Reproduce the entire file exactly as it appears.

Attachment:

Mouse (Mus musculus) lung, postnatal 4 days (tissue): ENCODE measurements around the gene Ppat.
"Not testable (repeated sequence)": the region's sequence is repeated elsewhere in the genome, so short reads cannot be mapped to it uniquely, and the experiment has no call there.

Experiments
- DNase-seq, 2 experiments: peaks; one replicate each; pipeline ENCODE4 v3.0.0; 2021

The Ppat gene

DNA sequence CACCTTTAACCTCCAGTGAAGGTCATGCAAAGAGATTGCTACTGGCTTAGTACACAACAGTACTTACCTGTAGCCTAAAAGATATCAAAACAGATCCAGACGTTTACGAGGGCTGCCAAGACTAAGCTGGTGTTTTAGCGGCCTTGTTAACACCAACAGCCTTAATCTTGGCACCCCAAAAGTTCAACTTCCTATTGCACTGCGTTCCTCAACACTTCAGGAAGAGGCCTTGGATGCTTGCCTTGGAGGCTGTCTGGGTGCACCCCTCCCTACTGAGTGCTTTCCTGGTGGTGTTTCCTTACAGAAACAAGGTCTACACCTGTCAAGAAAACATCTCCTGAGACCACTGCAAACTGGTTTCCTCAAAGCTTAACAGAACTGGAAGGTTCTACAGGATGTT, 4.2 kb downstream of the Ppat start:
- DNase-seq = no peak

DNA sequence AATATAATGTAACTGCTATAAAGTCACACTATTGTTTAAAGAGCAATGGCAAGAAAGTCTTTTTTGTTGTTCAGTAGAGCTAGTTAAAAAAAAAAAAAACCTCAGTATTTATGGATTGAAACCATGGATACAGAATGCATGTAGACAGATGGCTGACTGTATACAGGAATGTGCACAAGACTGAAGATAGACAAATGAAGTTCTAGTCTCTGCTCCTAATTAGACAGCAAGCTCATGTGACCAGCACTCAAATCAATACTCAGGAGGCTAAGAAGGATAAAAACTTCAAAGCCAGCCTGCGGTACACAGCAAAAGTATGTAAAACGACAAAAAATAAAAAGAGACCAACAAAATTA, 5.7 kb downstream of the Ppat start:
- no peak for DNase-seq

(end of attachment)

Mouse (Mus musculus) lung, postnatal 4 days (tissue): ENCODE measurements around the gene Ppat.
"Not testable (repeated sequence)": the region's sequence is repeated elsewhere in the genome, so short reads cannot be mapped to it uniquely, and the experiment has no call there.

Experiments
- DNase-seq, 2 experiments: peaks; one replicate each; pipeline ENCODE4 v3.0.0; 2021

The Ppat gene

DNA sequence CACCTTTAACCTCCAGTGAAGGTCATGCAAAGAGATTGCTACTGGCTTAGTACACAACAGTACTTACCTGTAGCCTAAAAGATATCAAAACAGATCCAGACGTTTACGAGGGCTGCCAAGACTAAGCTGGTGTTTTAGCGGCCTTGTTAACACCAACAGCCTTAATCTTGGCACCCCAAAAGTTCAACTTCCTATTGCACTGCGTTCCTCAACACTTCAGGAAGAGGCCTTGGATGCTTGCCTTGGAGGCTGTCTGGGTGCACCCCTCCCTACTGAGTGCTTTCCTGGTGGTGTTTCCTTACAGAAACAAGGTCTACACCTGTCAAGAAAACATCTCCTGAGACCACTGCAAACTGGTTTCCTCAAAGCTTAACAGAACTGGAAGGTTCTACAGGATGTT, 4.2 kb downstream of the Ppat start:
- DNase-seq = no peak

DNA sequence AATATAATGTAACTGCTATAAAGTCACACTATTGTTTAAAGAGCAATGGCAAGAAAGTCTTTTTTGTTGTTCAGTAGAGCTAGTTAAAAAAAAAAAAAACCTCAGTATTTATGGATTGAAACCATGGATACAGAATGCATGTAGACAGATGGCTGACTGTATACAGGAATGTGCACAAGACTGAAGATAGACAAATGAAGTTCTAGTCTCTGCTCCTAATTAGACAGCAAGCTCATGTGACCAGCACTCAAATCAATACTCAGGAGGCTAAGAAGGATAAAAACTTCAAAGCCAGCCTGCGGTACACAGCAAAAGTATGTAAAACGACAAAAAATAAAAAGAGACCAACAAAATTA, 5.7 kb downstream of the Ppat start:
- no peak for DNase-seq